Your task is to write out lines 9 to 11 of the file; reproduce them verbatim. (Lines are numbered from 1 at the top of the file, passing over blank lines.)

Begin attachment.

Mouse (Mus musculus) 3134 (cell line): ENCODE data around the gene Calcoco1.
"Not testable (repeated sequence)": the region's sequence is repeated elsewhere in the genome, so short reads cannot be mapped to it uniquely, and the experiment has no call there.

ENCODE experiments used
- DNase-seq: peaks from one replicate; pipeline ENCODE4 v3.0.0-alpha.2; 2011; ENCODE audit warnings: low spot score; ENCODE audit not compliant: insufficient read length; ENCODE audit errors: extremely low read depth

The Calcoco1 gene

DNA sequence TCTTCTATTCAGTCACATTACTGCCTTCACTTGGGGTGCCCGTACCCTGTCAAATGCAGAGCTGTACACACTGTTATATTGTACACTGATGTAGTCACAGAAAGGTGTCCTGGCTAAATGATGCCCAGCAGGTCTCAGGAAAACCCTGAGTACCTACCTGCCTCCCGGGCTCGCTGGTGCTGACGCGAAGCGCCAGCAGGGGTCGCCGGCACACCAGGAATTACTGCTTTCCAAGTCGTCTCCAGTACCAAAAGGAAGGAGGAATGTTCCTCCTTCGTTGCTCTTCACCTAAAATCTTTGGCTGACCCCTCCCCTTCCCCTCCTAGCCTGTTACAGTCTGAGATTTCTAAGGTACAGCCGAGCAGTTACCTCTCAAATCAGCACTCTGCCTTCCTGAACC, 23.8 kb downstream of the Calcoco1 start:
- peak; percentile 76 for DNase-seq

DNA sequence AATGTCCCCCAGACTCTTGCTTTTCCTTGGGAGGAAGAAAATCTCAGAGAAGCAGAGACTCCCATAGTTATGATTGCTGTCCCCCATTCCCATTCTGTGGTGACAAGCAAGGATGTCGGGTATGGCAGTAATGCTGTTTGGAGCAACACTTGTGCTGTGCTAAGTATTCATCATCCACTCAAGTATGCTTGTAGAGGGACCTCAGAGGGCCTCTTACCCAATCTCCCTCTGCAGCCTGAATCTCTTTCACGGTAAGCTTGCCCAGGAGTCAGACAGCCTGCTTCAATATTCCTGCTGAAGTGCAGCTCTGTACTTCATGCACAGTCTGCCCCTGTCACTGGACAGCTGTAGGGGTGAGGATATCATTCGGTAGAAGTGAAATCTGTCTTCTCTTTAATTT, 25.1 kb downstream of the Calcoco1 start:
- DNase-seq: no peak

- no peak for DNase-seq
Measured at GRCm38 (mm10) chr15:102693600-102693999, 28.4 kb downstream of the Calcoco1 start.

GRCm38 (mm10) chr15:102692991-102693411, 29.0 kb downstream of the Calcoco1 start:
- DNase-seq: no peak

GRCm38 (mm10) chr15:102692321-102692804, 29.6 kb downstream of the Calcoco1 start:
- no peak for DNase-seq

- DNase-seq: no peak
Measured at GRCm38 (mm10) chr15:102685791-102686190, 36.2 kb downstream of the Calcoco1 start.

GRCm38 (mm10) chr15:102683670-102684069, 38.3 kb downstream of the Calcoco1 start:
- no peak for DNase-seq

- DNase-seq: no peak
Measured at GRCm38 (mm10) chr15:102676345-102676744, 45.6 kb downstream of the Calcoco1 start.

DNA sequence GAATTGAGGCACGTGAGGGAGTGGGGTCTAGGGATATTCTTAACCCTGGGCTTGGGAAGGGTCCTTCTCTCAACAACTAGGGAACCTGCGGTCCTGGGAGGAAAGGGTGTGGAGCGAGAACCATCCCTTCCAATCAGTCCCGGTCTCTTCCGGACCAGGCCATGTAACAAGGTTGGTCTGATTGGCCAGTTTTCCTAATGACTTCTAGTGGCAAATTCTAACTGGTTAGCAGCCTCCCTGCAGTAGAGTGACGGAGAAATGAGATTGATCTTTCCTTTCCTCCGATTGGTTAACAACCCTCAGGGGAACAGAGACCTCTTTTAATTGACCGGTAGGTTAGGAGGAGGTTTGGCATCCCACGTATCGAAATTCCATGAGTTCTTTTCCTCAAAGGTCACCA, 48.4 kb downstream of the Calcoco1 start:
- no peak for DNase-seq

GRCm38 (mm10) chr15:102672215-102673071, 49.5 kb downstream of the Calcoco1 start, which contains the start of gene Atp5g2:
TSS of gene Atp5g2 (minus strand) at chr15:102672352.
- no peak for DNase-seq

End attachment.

- DNase-seq: no peak

- no peak for DNase-seq
Measured at GRCm38 (mm10) chr15:102693600-102693999, 28.4 kb downstream of the Calcoco1 start.